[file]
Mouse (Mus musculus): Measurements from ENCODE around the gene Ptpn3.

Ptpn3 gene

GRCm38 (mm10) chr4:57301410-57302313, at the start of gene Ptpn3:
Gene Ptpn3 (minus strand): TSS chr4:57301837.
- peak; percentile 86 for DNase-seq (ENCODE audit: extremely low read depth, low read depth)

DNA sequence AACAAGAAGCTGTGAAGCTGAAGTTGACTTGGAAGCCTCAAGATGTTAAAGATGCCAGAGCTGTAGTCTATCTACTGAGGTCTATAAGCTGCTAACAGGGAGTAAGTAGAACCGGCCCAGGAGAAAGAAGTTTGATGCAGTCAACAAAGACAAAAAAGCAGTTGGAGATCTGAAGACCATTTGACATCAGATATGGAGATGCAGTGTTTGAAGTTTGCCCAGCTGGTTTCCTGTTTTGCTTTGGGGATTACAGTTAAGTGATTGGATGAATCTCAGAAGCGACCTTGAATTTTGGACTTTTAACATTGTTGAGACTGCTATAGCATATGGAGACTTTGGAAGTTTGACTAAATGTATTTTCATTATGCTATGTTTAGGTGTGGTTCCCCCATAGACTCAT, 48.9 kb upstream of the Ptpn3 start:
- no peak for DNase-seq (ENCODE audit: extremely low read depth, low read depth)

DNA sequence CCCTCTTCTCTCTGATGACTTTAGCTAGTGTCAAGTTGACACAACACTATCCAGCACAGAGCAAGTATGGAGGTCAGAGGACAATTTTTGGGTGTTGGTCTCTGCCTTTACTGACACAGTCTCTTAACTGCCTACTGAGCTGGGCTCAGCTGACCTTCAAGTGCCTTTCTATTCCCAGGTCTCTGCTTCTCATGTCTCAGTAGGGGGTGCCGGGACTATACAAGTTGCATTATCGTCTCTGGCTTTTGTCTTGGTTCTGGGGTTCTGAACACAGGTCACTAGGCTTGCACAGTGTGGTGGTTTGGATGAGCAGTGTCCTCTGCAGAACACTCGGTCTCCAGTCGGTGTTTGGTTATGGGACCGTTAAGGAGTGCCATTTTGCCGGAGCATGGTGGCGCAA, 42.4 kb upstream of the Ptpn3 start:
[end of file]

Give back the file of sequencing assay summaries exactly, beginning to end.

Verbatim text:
Mouse (Mus musculus): Measurements from ENCODE around the gene Ptpn3.

Ptpn3 gene

GRCm38 (mm10) chr4:57301410-57302313, at the start of gene Ptpn3:
Gene Ptpn3 (minus strand): TSS chr4:57301837.
- peak; percentile 86 for DNase-seq (ENCODE audit: extremely low read depth, low read depth)

DNA sequence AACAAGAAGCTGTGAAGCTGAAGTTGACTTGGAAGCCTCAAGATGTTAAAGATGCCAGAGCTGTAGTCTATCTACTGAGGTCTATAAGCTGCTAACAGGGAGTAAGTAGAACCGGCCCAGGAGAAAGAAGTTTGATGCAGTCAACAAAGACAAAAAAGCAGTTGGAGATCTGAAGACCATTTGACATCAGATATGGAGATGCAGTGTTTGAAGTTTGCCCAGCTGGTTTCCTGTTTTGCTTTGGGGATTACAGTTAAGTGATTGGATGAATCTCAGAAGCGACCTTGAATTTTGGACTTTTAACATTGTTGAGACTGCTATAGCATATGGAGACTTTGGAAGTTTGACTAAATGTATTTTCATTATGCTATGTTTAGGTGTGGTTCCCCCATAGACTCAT, 48.9 kb upstream of the Ptpn3 start:
- no peak for DNase-seq (ENCODE audit: extremely low read depth, low read depth)

DNA sequence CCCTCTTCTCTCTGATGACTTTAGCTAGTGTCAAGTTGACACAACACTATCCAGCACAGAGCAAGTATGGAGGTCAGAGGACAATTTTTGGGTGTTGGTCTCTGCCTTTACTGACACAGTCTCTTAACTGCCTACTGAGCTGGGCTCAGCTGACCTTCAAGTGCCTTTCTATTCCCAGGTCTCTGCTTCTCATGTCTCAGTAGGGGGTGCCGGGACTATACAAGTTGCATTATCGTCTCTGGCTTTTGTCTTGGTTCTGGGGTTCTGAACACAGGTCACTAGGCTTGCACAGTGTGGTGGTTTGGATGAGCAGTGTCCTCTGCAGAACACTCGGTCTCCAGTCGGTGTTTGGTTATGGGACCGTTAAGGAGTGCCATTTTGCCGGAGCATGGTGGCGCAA, 42.4 kb upstream of the Ptpn3 start: